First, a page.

This issue of Chto Delat deals with migrant labor, an issue today at the center of not only Russian, but also world politics. Although our world has always been “globalized,” the numbers of people migrating in order to better their existence, whether economically or otherwise, are unprecedented. Discussion of this issue is complicated by the fact that we immediately find ourselves on slippery terrain occupied by the shadowy figure of the immigrant, who like the Wandering Jew in its time has come to function as a synonym for danger, contamination and the alien per se. Racists and nationalists of all stripes and lands rally round (so to speak) this fictional villain as they defend the supposedly homely but no less fictional spaces of nation, race and tribe from invasion by aliens. Judging by recent election results in certain “liberal democratic” European countries and legislative innovations in US states such as Arizona and Georgia, the “commonsensical” and “down-to-earth” slogans and prescriptions of the tribalists really are sometimes capable of generating a “groundswell” of “grassroots support.”

Some people have always found it hard to share their homelands, hometowns and neighborhoods with different languages, skin colors, and ways of understanding world, self and community. However, it is all too easy to accuse “the common folk” of being the source and support of xenophobic sentiments. As British sociologist Paul Gilroy has argued, when left to their own devices the “working classes” and “common folk” (whatever their “primary” tribal allegiances) are just as often capable of creating a “convivial” existence together, a life where each person’s allegedly essential difference informs and shapes a totally unexpected common good, a new commons. In reality, it is more often the liberal (or, now, neoliberal) talking and ruling classes, whose experience both with conviviality and the (non)realities of ethnic difference is frequently limited to a fondness for certain cuisines and holidaymaking in the global south, who shape the xenophobic and nationalist agenda via the media they produce and control, via the obscurantist norms and repressive laws they promulgate in the public space. It is this “common sense” from above that is the main instrument for stigmatizing and excluding people who sometimes lack the right language to tell us both about their plights and their joys, who frequently lack the right papers to exercise their individual civil rights and their collective right to struggle for a better lot in life.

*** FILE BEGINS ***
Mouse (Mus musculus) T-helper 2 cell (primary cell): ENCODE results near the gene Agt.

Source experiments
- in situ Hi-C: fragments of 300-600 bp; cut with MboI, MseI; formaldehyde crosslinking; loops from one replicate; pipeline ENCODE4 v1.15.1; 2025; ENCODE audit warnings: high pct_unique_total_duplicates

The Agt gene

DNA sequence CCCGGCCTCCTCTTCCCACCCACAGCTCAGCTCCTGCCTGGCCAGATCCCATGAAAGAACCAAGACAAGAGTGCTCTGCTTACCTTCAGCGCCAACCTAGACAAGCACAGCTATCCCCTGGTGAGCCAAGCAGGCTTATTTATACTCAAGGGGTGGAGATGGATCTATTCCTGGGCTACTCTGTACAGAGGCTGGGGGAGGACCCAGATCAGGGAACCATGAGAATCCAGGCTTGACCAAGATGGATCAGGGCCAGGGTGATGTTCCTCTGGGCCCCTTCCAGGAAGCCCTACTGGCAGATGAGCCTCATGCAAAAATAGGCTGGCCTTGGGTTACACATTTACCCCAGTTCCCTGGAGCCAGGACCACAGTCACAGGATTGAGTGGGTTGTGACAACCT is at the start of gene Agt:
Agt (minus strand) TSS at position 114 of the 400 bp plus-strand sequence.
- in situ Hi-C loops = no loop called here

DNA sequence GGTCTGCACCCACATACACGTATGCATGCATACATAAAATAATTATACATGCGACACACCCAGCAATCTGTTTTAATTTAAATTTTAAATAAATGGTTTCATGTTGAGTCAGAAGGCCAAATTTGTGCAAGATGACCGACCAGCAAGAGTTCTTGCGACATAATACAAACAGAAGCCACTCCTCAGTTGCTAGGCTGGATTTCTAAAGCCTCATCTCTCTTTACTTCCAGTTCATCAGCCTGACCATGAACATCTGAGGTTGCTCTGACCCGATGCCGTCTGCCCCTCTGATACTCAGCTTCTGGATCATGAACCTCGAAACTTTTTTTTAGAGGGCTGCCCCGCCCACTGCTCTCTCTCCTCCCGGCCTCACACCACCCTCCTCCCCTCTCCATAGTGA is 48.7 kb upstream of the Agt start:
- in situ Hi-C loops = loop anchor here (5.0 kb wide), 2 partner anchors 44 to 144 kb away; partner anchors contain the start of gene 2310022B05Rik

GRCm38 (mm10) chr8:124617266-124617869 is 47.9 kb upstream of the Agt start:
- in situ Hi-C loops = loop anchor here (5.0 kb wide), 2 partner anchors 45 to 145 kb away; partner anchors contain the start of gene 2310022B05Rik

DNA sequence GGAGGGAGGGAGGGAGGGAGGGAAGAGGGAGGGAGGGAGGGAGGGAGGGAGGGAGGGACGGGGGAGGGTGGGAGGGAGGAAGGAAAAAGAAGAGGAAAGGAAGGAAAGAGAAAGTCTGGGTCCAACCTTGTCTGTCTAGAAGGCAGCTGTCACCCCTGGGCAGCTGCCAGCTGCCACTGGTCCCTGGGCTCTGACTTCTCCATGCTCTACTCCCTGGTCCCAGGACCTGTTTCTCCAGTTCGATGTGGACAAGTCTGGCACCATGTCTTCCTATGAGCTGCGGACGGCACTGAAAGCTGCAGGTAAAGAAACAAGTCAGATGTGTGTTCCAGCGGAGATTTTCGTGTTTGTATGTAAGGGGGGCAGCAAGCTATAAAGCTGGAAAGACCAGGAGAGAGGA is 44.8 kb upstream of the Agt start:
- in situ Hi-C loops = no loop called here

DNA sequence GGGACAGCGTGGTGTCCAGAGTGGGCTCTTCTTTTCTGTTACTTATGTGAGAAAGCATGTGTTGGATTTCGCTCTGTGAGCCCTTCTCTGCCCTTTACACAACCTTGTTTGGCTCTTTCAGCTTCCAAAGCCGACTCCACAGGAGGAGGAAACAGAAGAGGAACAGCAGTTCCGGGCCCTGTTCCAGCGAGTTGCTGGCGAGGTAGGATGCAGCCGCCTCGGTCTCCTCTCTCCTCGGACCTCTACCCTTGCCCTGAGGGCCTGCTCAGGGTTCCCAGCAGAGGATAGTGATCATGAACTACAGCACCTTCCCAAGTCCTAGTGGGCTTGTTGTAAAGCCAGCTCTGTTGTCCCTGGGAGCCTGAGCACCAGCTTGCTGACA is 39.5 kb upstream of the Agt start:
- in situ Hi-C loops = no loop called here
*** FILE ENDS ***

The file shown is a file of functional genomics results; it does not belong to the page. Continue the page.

Amidst this latest flowering of xenophobia, leftists often invoke the spirit of internationalism, which is supposed to immediately infect everyone with love and solidarity for the newcomers. Just like the old appeals for communism, the slogan “No Borders!” is not enough for those of us who want to popularize and implement the ideas of equality and emancipation. To resurrect the legacy of radical universal emancipation (as Ћiћek writes) we need to fundamentally reassess the world we have made and attempt step by step to free ourselves from the prison of post-colonial and “post-imperial melancholy” (as Gilroy calls it).

But this task is not simple. Wars, hot and cold, rage around us. The difference in living standards between the first and third worlds grows, and each of these worlds “colonizes” the other, producing Mogadishu-like slums amidst the west’s great cities, and oases of luxury and refinement in the deserts of the Middle East. These contradictions can and do provoke a radical rejection of any emancipatory project, especially when it comes dressed in the idioms of culture, art and critical thought, often perceived as the latest projection of a faltering western hegemony.

That is why today, both in Russia and elsewhere, we need to set ourselves the “modest” task outlined by Badiou: to loudly and visibly manifest our respect for working people, especially immigrant workers. They are doubly exploited, even though our present prosperity is largely underpinned by their ceaseless, invisible labor. Their presence in our midst is an object of scorn and neglect, just like the uncomfortable fact that we share the same planet with billions of people in the Third World who do our dirty work, whose countries are poisoned by our toxic factories, and whose own essentially slave labor provides us with our beautiful consumerist idyll, an unsustainable (anti)utopia incapable of recognizing limits and borders.

We imagine that intellectuals, artists, and all other people of good will and sound mind should constantly expose these fundamental inequalities. Collective repentance and charity are probably wonderful things, but they are beside the point here. The real point is that if our planet is to have a future, it can only be a common future. And this common future will be possible only if we learn how to build it in common. By trying to figure out how we can do this, we immediately call into question the current capitalist system and force ourselves to seek ways of moving beyond it.